The Jesus Creed 5 – A Creed of Sacred Love

Posted: August 18th, 2010 | Author: | Filed under: The Jesus Creed | Tags: , , , , , , , | Comments Off on The Jesus Creed 5 – A Creed of Sacred Love

Hear, O Israel, the Lord our God, the Lord is one.
Love the Lord you God with all your heart,
with all your soul,
with all your mind, and with all your strength.
The second is this: Love your neighbor as yourself.
There is no commandment greater than these.

This is a series of reflections on Scot McKnight’s book, The Jesus Creed: Loving God, Loving Others. It’s a book I unequivocally recommend for anyone. Each chapter opens with recommended Gospel readings. The ones for this chapter are: Matthew 6:9-15; Luke 7:36-50; 19:1-10.

Our love for God is sacred.

That’s the central theme of this chapter.  And sacredness flows from the word ‘all’ in the Shema and the first part of the Jesus Creed. It’s an all or nothing thing. A sacred love ‘sticks with what it is stuck with’. Isn’t that pretty much what Yahweh does? He has ‘stuck with’ humanity through the ages, working to heal and rescue us, loving us always.

Hosea is a primary example of this chapter. Hosea illustrated with his life that God was not just the God of Israel, but its Lover as well. McKnight calls this Hosea’s ‘open secret’. God is the Lover of Israel. And that leads him to Jesus’ ‘open secret’. God is an Abba Lover. God loves and is to be loved as a human loves his or her own father (or at least how a father ought to be loved and worthy of love).

McKnight then moves into how such a sacred love transforms our speech, our acts, and our worship. In our speech, we cannot help but speak of God with reserve. We do not wish to carelessly violate that sacred love. Since sinful acts are any that violate our love of God and others, sacred love converts acts of sin to acts of love. (He uses Zacchaeus for the example here.) And finally, it transforms our worship. And here he uses the example of the courtesan who, while Jesus is with a Torah-observant host, enters, falls at Jesus’ feet weeping and pours expensive oil on his feet.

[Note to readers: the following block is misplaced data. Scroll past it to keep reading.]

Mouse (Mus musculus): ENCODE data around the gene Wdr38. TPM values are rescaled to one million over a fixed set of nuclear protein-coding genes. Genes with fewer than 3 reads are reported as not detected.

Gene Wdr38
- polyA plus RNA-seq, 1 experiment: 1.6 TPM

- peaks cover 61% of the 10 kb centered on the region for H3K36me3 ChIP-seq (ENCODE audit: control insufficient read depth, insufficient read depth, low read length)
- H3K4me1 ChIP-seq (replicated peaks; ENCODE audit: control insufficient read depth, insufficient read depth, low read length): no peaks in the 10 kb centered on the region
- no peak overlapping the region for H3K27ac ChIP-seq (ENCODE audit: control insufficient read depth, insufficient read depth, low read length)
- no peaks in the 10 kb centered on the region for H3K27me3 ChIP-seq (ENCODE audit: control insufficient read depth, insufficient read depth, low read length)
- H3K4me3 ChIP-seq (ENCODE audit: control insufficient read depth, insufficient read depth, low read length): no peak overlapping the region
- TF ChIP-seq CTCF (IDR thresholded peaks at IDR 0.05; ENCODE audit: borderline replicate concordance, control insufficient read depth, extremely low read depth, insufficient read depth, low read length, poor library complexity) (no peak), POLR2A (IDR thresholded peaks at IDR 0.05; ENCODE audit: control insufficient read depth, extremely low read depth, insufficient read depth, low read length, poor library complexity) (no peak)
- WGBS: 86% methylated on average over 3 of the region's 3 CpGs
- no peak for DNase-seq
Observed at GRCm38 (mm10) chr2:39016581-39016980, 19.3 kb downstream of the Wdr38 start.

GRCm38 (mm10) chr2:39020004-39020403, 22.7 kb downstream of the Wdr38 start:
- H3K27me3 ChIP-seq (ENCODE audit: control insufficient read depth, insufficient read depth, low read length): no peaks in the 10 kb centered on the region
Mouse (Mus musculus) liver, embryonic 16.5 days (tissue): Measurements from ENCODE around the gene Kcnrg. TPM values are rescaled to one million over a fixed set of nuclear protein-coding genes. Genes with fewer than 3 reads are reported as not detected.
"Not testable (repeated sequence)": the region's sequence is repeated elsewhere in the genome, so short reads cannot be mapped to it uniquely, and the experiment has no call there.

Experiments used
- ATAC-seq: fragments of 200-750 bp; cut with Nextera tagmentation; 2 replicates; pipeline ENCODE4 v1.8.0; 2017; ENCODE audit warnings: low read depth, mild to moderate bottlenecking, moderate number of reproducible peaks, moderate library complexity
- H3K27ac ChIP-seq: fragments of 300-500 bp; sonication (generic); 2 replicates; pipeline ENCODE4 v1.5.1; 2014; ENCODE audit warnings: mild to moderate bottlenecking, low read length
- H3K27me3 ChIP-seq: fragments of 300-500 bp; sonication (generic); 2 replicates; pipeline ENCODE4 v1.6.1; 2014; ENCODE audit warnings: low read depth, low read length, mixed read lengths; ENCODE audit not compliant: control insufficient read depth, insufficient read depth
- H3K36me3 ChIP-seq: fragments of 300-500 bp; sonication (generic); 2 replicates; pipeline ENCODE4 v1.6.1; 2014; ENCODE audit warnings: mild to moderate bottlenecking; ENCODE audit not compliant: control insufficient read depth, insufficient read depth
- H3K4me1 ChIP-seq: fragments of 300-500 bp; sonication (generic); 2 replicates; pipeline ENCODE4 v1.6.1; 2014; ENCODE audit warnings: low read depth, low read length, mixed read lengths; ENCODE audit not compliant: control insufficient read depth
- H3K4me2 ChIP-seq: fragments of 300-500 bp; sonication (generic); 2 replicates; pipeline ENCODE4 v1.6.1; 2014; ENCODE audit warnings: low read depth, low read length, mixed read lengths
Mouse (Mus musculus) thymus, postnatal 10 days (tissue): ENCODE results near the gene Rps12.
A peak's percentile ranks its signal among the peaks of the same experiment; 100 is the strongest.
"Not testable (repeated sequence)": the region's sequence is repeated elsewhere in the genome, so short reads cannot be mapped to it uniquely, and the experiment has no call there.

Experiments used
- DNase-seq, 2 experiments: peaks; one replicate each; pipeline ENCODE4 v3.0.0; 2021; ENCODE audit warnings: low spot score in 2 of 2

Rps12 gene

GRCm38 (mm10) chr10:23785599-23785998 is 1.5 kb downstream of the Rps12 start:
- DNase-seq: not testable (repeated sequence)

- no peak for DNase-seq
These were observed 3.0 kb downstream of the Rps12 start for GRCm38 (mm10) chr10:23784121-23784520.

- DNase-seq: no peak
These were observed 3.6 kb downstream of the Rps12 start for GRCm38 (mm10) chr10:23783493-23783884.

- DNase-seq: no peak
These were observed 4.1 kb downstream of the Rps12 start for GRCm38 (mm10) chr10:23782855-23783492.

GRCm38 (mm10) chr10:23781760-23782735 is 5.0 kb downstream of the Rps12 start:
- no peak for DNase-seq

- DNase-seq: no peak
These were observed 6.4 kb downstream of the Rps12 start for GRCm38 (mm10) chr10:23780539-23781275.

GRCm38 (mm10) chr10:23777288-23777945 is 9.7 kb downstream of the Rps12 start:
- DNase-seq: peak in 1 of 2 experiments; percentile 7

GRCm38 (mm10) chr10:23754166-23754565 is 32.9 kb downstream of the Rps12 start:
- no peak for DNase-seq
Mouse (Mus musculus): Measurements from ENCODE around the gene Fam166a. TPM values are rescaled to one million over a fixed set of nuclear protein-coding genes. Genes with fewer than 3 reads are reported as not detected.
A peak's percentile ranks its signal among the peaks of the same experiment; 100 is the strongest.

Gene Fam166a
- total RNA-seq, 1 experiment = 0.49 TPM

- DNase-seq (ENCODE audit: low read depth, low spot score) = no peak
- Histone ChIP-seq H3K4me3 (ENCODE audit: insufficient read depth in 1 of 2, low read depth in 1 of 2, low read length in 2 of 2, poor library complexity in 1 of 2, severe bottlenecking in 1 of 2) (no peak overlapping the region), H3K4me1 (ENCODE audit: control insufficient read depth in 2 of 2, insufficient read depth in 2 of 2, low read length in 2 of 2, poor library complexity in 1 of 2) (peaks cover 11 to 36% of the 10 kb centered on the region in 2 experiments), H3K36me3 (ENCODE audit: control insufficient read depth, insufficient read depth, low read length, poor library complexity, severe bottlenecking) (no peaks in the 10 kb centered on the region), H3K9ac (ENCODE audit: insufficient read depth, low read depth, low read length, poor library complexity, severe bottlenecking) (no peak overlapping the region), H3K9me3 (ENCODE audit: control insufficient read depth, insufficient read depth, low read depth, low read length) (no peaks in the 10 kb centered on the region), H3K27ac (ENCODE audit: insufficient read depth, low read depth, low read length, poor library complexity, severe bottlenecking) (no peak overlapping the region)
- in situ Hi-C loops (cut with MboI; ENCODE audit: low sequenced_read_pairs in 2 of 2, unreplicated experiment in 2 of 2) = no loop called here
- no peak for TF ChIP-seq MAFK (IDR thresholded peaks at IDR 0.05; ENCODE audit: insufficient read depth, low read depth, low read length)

His closing is beautiful.

I can think of no better illustration of what genuine Christian worship is all about: Worship happens when I comprehend (1) who I really am before God — a love-violating sinner, (2) how faithful and gracious God is to his sacred commitment of love for me, and (3) how incredibly good God is to open the floodgates of that love to me.

When I comprehend this, I anoint his feet with oil and wipe dry his feet of grace.

Does that describe the depth and tenor of our worship?


The Jesus Creed 4 – The Jesus Creed as a Table

Posted: August 16th, 2010 | Author: | Filed under: The Jesus Creed | Tags: , , , , , , , , | 2 Comments »

Hear, O Israel, the Lord our God, the Lord is one.
Love the Lord you God with all your heart,
with all your soul,
with all your mind, and with all your strength.
The second is this: Love your neighbor as yourself.
There is no commandment greater than these.

This is a series of reflections on Scot McKnight’s book, The Jesus Creed: Loving God, Loving Others. It’s a book I unequivocally recommend for anyone. Each chapter opens with recommended Gospel readings. The ones for this chapter are: Matthew 11:16-19; Mark 2:14-17; Luke 19:1-10.